The U.S. Senate vote to remove a rule that would allow consumers to bring class action lawsuits over disputes with banks, credit card companies and other financial services companies means those cases will now likely be resolved by arbitration .
President Trump is expected to approve the dismantling, inflicting a major setback on the Consumer Financial Protection Bureau, the federal watchdog created after the national financial crisis. The Office of Consumer Affairs finalized the rule in July after issuing a 2015 report on mandatory arbitration requirements.
Richard Cordray, director of the bureau, said the result “preserves a two-tier justice system” that could potentially benefit Wells Fargo, which faces a scandal over millions of potentially unauthorized consumer accounts, and the giant from the Equifax credit rating, which in September revealed a cyberattack that could compromise the personal data of nearly half of Americans.
Financial service providers disagree. The United States Chamber of Commerce called the watchdog’s report “faulty” and said in a alert published Tuesday that “the bureau’s own data shows class action lawsuits offer little or no benefit to consumers while providing lucrative wages to class action lawyers.”
Here are the answers to common arbitration questions:
What are pre-litigation arbitration clauses?
These are requirements that are typically found in the fine print of agreements that consumers sign for checking accounts, credit cards, various types of loans, and other financial products.
Are they widespread?
Just over half of all credit card loans are subject to arbitration clauses, according to the Consumer Bureau’s study. About 8% of banks, covering 44% of insured deposits, include clauses in their current account contracts, according to the study.
What do arbitration clauses say about class actions?
Almost all of the clauses investigated by the consumer office indicated that disputes with financial service providers “could not proceed on a class basis,” the watchdog’s report revealed.
How often have consumers filed for arbitration?
The consumer office studied American Arbitration Association data for 2010-2012 in cases involving credit cards; current account / debit cards; payday loans; prepaid cards; private student loans; and auto loans. In total, consumers filed an average of 411 cases each year. The average amount of disputed debt was nearly $ 16,000 and the median about $ 11,000, according to the report.
What were the results ?
A total of 78 of the 341 cases resolved by arbitrators over the two-year period resulted in judgments in favor of consumers. The total amount of affirmative debt relief and forbearance was $ 361,540, according to the report.
What about class actions?
The Consumer Affairs Office identified 187 lawsuits that sought class action status from 2010 to 2012 involving the same six financial products in its analysis of arbitration cases. The cases were brought in federal court or selected state courts by at least one person seeking to represent a similar group of consumers.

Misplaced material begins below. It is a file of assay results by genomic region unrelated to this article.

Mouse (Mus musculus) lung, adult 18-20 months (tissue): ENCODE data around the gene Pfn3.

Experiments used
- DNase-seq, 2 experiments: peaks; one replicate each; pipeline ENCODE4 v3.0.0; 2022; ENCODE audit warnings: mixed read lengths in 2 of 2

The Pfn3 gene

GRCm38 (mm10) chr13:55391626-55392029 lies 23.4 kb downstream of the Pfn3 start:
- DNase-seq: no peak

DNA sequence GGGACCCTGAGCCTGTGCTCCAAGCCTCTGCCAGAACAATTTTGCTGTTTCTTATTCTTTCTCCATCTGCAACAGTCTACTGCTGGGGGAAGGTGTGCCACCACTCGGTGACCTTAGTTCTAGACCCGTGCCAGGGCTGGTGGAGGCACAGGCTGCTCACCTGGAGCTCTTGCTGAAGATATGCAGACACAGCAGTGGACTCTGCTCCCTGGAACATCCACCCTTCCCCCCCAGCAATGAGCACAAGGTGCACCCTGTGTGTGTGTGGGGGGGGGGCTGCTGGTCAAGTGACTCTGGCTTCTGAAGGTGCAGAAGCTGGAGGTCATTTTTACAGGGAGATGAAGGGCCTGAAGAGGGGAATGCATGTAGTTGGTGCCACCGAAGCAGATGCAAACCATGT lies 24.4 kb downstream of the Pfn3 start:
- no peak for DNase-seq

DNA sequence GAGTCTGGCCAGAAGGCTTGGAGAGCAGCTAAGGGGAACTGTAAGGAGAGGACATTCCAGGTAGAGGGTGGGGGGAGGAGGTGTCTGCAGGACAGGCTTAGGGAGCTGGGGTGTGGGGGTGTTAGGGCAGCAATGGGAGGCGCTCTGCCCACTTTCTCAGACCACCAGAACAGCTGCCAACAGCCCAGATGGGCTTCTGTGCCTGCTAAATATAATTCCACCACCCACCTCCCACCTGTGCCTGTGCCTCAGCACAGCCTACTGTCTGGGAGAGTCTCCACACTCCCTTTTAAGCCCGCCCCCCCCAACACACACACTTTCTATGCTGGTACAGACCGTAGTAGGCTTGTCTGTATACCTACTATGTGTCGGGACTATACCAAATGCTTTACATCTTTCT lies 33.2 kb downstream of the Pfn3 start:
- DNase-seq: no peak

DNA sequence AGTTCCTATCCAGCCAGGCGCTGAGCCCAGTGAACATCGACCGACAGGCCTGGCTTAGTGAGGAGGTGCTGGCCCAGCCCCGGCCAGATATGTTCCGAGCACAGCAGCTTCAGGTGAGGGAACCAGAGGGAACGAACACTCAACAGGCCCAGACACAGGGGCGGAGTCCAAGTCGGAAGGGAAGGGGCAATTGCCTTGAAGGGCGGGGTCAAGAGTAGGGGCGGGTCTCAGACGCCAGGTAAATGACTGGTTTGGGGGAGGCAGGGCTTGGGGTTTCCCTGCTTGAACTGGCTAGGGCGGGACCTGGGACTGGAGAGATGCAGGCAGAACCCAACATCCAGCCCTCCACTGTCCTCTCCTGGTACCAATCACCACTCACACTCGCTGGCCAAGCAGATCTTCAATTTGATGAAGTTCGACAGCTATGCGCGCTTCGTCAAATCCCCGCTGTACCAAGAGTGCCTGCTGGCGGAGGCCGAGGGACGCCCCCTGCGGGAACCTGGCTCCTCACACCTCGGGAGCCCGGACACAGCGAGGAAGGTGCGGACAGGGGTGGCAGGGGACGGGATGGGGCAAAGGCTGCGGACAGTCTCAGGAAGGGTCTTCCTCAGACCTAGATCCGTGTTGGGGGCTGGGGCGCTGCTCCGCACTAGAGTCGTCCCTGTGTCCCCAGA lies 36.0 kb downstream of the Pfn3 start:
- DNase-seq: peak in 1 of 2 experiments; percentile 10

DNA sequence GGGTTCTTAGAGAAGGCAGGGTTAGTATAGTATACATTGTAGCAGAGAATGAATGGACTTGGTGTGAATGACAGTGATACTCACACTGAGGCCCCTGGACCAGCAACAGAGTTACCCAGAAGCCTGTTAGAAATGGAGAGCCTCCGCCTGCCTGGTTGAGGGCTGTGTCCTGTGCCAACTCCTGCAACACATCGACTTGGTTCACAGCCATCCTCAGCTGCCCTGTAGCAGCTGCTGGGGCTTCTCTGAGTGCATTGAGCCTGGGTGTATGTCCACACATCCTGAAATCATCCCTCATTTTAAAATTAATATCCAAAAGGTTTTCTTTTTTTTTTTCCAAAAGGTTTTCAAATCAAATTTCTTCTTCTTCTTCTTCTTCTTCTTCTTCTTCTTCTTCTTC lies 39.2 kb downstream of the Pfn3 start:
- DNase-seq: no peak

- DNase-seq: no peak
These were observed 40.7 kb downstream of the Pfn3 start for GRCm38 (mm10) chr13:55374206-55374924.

How did these cases unfold?
About 25% were resolved through individual settlements, and 12% of cases reached final approval of a class action settlement in February 2014, when the office of consumer review period ended.
How do the financial results compare to those of arbitration cases?
A total of 422 consumer class actions were approved by federal courts between 2008 and 2012. Most concerned debt collection, credit cards, checking accounts or credit reports. The annual average of the aggregate total of settlements was about $ 540 million per year, according to the Office of Consumer Affairs study.
What about individual consumers in class action settlements?
About 34 million class members had received or were expected to receive cash payments as a result of filing a claim or automatic distributions of settlements, the monitoring study found.
What Are Financial Service Providers Saying About Authorizing Class Actions?
Based on an analysis of the report from the Office of Consumer Affairs, the American Bankers Association, the Consumer Bankers Association and the Financial Services Roundtable said the challenged rule would prompt consumers to file an additional 6,042 class actions every five years. .
What is the potential financial impact of this number of new cases?
The cost of defending and resolving lawsuits would reach $ 5.23 billion every five years, and some of that financial burden would be passed on to consumers, the three financial associations said, again citing data from the office of the consumption.
What would be the financial impact for consumers?
Again citing data from the federal watchdog study, the three financial service providers said the average consumer relief in arbitration proceedings was $ 5,389, compared to an average of $ 32.35 in class action settlements. The cost of initiating arbitration is $ 200, compared with $ 400 for filing a federal class action lawsuit, the providers said.
Follow USA TODAY reporter Kevin McCoy on Twitter: @kmccoynyc